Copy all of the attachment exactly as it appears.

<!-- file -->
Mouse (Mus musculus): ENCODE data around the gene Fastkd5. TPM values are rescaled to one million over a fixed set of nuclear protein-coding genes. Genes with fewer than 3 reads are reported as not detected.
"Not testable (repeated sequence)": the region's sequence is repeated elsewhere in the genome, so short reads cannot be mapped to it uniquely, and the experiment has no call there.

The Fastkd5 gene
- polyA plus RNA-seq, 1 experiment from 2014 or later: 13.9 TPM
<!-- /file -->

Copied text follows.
Mouse (Mus musculus): ENCODE data around the gene Fastkd5. TPM values are rescaled to one million over a fixed set of nuclear protein-coding genes. Genes with fewer than 3 reads are reported as not detected.
"Not testable (repeated sequence)": the region's sequence is repeated elsewhere in the genome, so short reads cannot be mapped to it uniquely, and the experiment has no call there.

The Fastkd5 gene
- polyA plus RNA-seq, 1 experiment from 2014 or later: 13.9 TPM